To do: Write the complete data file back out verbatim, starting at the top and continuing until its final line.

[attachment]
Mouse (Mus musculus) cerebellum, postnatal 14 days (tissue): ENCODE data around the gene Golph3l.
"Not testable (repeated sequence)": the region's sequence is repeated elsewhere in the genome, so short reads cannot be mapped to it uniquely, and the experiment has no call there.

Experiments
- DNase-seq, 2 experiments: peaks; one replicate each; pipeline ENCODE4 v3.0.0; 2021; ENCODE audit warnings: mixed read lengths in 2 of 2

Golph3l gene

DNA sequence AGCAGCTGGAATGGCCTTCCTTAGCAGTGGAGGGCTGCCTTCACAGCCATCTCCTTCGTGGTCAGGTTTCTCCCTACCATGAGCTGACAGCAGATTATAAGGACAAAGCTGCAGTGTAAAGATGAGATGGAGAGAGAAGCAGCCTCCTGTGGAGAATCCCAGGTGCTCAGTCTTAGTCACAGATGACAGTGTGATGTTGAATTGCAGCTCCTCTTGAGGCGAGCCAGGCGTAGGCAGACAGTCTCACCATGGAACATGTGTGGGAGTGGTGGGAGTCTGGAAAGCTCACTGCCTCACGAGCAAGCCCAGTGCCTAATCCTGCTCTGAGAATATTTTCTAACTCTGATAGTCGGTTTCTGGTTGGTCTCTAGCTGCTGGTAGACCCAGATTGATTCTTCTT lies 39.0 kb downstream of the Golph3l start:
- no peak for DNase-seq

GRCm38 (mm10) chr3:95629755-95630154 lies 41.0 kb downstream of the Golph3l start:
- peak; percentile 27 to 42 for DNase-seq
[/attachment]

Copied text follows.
Mouse (Mus musculus) cerebellum, postnatal 14 days (tissue): ENCODE data around the gene Golph3l.
"Not testable (repeated sequence)": the region's sequence is repeated elsewhere in the genome, so short reads cannot be mapped to it uniquely, and the experiment has no call there.

Experiments
- DNase-seq, 2 experiments: peaks; one replicate each; pipeline ENCODE4 v3.0.0; 2021; ENCODE audit warnings: mixed read lengths in 2 of 2

Golph3l gene

DNA sequence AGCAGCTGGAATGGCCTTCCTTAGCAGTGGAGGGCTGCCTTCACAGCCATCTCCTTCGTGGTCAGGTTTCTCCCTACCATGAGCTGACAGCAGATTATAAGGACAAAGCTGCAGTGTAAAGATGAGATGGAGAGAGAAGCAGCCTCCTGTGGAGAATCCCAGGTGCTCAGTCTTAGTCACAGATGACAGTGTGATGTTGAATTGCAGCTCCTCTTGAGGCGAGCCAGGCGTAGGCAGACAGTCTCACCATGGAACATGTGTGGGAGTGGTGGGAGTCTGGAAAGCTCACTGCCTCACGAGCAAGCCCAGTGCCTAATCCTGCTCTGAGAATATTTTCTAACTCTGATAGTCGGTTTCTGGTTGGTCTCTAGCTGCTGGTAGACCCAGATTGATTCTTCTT lies 39.0 kb downstream of the Golph3l start:
- no peak for DNase-seq

GRCm38 (mm10) chr3:95629755-95630154 lies 41.0 kb downstream of the Golph3l start:
- peak; percentile 27 to 42 for DNase-seq